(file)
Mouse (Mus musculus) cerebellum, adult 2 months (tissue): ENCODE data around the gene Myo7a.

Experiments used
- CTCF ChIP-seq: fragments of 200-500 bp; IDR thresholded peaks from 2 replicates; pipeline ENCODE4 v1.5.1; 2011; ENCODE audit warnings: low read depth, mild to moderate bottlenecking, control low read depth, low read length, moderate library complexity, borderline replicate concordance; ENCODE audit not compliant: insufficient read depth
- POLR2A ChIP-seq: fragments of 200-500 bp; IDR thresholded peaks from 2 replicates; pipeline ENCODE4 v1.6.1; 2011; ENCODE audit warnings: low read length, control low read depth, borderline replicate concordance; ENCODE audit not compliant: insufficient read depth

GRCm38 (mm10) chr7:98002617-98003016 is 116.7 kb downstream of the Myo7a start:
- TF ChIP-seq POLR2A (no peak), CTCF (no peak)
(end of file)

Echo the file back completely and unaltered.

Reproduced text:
Mouse (Mus musculus) cerebellum, adult 2 months (tissue): ENCODE data around the gene Myo7a.

Experiments used
- CTCF ChIP-seq: fragments of 200-500 bp; IDR thresholded peaks from 2 replicates; pipeline ENCODE4 v1.5.1; 2011; ENCODE audit warnings: low read depth, mild to moderate bottlenecking, control low read depth, low read length, moderate library complexity, borderline replicate concordance; ENCODE audit not compliant: insufficient read depth
- POLR2A ChIP-seq: fragments of 200-500 bp; IDR thresholded peaks from 2 replicates; pipeline ENCODE4 v1.6.1; 2011; ENCODE audit warnings: low read length, control low read depth, borderline replicate concordance; ENCODE audit not compliant: insufficient read depth

GRCm38 (mm10) chr7:98002617-98003016 is 116.7 kb downstream of the Myo7a start:
- TF ChIP-seq POLR2A (no peak), CTCF (no peak)